In fact, I would like to see Springbank experiment with putting a nice rechar oak barrel into their batches of this size to help offset the overpowering sweetness of such fructose-laden cask wood from Oloroso or PX. In this case, the former.
My order of preference with Campbeltown releases is generally as follows: Springbank first, then older Longrows, then good Kilkerrans, then good Glen Scotias, Hazelburns, and finally the young Longrows (which I never buy). Longrow peated is too young for me. I would very much like to taste a 15 year cask strength Kilkerran with a one heavily "Ardbeg Alligator style" rechar cask thrown into the batch for an accent. That would be fabulous. Yes, I know they don't exist, but one can still dream. . . . I would also like to see Springbank experiment with younger and older casks and then divulge the proportion. I know that's illegal in Scotland but I think it's illegal for unethical reasons owing to the fact that the big distilleries don't want the competition or the public to become accustomed to knowing how good a batch of older casks can taste with one younger one (past the banana/tequila stage) thrown to add power to the batch. Say a bunch of 14 years with a 10 year or two. What heaven that would make. I think labeling proportions of old to young in a release would be a great thing and the public would quickly become used to it and prefer it. I use this technique in my personal vattings to great effect and have really wowed my friends with it.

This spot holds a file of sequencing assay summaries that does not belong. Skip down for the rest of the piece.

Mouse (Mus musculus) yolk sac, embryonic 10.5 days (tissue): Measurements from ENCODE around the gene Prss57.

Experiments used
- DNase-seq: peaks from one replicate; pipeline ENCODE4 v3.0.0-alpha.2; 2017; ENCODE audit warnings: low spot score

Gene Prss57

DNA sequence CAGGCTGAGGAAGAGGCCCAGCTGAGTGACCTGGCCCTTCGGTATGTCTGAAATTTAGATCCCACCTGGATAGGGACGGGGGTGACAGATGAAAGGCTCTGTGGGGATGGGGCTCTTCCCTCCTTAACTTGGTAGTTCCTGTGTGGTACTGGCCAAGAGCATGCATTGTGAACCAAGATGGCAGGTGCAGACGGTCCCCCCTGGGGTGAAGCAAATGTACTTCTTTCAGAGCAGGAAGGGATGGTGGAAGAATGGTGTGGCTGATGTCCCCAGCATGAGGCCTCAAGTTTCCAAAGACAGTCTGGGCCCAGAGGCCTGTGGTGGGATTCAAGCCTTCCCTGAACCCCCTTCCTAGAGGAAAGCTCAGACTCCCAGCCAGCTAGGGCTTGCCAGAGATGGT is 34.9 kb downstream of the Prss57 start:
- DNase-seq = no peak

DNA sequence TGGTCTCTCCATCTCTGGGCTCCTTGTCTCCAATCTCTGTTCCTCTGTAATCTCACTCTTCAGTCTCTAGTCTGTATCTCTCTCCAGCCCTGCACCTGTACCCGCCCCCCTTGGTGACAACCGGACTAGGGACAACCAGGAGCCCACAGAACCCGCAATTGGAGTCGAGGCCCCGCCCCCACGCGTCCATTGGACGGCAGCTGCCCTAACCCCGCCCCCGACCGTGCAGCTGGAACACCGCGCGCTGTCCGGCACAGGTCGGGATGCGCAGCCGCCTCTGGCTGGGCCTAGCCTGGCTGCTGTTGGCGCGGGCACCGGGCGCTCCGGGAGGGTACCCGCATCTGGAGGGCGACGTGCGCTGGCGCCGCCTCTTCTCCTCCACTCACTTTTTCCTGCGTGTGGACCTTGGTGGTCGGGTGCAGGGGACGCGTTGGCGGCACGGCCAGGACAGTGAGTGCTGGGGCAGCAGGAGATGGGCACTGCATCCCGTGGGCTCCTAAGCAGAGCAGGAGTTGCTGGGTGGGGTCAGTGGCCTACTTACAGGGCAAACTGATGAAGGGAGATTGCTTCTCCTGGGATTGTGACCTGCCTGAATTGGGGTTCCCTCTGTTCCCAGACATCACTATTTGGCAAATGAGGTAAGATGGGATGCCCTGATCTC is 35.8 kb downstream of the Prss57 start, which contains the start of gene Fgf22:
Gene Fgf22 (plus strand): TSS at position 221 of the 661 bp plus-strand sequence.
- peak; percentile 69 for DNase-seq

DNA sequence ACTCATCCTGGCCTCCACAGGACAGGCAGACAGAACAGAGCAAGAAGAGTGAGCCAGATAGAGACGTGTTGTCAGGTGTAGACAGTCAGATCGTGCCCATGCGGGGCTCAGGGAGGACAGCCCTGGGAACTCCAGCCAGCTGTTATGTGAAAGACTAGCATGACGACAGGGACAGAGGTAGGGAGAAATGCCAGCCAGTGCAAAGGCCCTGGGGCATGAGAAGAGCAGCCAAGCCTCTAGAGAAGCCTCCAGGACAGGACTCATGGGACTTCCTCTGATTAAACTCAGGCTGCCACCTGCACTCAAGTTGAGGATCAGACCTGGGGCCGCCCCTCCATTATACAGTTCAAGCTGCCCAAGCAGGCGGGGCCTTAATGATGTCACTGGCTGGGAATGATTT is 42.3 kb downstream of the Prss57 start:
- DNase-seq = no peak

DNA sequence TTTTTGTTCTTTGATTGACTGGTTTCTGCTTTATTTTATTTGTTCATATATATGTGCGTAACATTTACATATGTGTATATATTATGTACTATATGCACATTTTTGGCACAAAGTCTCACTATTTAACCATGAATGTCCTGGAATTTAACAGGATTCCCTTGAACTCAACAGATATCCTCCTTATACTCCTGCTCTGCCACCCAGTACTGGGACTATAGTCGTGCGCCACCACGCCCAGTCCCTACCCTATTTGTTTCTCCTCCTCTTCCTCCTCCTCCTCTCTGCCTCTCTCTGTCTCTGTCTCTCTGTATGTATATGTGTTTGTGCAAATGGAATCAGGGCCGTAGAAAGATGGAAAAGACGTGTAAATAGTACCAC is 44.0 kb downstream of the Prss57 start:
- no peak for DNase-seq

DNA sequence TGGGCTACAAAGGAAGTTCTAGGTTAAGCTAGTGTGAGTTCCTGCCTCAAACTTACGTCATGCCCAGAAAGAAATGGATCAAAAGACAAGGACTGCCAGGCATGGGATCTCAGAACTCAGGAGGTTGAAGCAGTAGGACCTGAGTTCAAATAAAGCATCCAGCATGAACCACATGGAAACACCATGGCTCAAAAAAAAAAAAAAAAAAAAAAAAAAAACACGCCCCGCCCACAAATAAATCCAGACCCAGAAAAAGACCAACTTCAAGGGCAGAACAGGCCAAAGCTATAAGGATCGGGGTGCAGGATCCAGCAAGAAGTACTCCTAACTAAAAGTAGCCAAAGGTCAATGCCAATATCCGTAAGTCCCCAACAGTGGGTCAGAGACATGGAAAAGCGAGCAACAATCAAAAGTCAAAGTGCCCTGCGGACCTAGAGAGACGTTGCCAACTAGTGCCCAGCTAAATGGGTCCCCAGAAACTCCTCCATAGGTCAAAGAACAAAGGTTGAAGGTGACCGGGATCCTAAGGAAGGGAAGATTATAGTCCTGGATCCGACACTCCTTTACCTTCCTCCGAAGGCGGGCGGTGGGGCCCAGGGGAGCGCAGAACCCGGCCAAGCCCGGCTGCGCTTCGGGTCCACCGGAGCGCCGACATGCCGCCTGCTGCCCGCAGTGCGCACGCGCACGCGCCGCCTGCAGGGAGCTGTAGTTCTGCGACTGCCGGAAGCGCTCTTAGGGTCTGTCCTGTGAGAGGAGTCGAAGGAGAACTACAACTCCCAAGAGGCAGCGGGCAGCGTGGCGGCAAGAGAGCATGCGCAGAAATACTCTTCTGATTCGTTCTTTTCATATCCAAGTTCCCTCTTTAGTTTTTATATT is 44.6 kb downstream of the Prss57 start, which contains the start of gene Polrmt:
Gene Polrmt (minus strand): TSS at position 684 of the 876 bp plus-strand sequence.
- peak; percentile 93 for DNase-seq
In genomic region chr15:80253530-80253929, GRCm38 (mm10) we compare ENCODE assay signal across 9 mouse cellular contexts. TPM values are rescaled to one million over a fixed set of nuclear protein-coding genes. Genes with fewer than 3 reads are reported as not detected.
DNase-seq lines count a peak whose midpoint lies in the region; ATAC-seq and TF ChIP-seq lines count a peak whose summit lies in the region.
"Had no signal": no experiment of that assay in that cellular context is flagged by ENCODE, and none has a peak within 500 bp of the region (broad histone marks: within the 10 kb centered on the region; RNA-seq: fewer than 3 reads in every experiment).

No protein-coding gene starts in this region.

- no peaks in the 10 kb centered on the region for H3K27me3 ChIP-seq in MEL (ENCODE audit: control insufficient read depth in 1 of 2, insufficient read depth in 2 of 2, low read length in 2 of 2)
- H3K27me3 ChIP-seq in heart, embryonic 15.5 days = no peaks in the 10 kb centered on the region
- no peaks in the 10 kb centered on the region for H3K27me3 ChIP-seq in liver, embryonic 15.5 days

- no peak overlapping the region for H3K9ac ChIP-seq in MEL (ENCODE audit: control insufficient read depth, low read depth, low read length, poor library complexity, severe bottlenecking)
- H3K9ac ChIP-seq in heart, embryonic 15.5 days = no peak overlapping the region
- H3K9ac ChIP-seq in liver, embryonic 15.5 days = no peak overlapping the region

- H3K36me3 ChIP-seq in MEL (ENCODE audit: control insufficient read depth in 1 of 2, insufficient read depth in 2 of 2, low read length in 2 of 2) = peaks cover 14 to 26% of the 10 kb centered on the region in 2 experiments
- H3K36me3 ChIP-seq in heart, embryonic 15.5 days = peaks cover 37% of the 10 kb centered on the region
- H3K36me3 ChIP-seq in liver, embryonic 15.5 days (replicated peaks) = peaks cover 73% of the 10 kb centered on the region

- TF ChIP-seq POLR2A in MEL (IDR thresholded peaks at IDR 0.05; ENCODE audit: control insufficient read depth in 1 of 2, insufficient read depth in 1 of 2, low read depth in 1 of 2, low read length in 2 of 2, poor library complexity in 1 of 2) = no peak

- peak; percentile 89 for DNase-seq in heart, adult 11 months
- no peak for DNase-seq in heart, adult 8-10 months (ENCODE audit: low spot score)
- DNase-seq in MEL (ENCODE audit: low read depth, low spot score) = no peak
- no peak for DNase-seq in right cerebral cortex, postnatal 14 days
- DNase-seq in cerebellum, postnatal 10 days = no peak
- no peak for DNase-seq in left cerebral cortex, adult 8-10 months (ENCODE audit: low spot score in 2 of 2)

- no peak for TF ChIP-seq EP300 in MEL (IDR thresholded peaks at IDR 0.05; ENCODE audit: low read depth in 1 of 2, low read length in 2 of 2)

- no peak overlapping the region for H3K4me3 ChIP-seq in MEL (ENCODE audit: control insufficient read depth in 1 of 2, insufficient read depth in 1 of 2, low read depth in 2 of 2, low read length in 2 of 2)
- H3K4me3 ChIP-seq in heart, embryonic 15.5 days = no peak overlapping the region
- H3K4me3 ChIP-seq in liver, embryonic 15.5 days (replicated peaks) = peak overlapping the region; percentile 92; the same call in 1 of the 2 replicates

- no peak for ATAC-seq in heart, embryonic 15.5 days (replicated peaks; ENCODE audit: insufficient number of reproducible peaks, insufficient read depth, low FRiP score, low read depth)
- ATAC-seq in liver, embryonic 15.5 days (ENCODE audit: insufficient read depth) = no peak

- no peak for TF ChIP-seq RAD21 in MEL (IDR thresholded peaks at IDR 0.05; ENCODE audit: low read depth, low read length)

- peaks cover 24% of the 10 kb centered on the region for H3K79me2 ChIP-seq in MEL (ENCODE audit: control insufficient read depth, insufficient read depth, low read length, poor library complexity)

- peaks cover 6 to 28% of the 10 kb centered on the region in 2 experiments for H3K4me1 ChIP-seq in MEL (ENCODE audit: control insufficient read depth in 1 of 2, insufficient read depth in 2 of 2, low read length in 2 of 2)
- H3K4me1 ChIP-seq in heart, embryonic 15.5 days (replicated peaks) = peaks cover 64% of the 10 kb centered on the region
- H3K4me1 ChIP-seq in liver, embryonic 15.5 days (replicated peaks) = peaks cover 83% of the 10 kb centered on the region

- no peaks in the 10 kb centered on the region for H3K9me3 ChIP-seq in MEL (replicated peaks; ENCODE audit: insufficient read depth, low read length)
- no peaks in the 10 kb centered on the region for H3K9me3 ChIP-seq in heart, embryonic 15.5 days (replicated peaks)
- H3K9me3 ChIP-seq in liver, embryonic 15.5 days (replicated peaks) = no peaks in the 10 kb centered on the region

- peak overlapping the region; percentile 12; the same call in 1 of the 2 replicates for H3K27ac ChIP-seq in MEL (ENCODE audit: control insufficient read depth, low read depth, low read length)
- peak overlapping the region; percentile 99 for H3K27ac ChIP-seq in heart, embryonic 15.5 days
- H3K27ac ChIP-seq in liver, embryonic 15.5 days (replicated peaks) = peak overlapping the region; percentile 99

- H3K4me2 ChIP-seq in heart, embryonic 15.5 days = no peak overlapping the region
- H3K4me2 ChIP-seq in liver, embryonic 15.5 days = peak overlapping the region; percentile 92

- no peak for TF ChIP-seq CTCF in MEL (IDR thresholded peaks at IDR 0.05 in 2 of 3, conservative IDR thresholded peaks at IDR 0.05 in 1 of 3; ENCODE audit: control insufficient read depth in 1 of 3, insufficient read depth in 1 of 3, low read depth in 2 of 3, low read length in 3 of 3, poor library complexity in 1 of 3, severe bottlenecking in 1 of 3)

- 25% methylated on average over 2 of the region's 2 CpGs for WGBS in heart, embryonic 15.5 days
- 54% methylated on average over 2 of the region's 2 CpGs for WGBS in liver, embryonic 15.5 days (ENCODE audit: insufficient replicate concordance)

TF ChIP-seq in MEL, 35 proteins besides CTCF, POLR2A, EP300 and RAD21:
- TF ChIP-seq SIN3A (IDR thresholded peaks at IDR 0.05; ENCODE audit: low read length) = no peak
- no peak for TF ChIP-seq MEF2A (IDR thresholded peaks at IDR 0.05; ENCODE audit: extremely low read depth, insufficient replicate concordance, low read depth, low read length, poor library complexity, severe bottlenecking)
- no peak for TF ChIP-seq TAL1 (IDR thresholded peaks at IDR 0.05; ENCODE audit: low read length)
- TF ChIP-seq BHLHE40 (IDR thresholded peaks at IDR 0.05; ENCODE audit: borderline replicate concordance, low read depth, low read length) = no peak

I would one day hope to see a Longrow release around 14-15 years of age that is a mixture of some charred bourbon or sherry barrels and some bourbon barrels. I really miss releases of older cask strength Longrow. It needn't be up around 18. 14-15 yrs is a sweet spot for me. I do always buy the 18. I liked the 2017 very much. I'm getting tired of Springbank and Longrows aged in rum casks. Rum sometimes creates a "thin" acrid sweetness that is cloying.